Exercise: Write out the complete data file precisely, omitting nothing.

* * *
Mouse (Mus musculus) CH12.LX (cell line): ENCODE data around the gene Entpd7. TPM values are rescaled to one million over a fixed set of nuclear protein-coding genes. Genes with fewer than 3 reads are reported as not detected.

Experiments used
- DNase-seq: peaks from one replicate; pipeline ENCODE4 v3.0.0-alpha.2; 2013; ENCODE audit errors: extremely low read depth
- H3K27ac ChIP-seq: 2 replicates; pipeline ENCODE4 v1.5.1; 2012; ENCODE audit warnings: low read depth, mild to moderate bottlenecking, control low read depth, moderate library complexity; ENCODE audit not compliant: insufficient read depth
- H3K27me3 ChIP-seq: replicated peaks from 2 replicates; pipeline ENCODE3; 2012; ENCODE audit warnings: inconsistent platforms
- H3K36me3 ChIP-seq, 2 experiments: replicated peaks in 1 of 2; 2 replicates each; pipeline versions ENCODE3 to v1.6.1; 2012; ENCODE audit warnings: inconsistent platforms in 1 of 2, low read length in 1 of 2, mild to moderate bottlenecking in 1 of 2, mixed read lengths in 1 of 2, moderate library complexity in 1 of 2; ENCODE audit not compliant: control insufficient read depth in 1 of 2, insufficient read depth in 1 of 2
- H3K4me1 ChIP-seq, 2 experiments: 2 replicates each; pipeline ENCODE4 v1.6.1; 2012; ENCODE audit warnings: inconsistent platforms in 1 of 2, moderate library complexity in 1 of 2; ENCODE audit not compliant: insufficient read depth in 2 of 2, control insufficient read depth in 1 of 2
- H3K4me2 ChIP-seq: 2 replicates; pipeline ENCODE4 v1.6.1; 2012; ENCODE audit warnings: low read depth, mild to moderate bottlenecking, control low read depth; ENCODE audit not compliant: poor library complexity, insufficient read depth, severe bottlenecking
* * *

Mouse (Mus musculus) CH12.LX (cell line): ENCODE data around the gene Entpd7. TPM values are rescaled to one million over a fixed set of nuclear protein-coding genes. Genes with fewer than 3 reads are reported as not detected.

Experiments used
- DNase-seq: peaks from one replicate; pipeline ENCODE4 v3.0.0-alpha.2; 2013; ENCODE audit errors: extremely low read depth
- H3K27ac ChIP-seq: 2 replicates; pipeline ENCODE4 v1.5.1; 2012; ENCODE audit warnings: low read depth, mild to moderate bottlenecking, control low read depth, moderate library complexity; ENCODE audit not compliant: insufficient read depth
- H3K27me3 ChIP-seq: replicated peaks from 2 replicates; pipeline ENCODE3; 2012; ENCODE audit warnings: inconsistent platforms
- H3K36me3 ChIP-seq, 2 experiments: replicated peaks in 1 of 2; 2 replicates each; pipeline versions ENCODE3 to v1.6.1; 2012; ENCODE audit warnings: inconsistent platforms in 1 of 2, low read length in 1 of 2, mild to moderate bottlenecking in 1 of 2, mixed read lengths in 1 of 2, moderate library complexity in 1 of 2; ENCODE audit not compliant: control insufficient read depth in 1 of 2, insufficient read depth in 1 of 2
- H3K4me1 ChIP-seq, 2 experiments: 2 replicates each; pipeline ENCODE4 v1.6.1; 2012; ENCODE audit warnings: inconsistent platforms in 1 of 2, moderate library complexity in 1 of 2; ENCODE audit not compliant: insufficient read depth in 2 of 2, control insufficient read depth in 1 of 2
- H3K4me2 ChIP-seq: 2 replicates; pipeline ENCODE4 v1.6.1; 2012; ENCODE audit warnings: low read depth, mild to moderate bottlenecking, control low read depth; ENCODE audit not compliant: poor library complexity, insufficient read depth, severe bottlenecking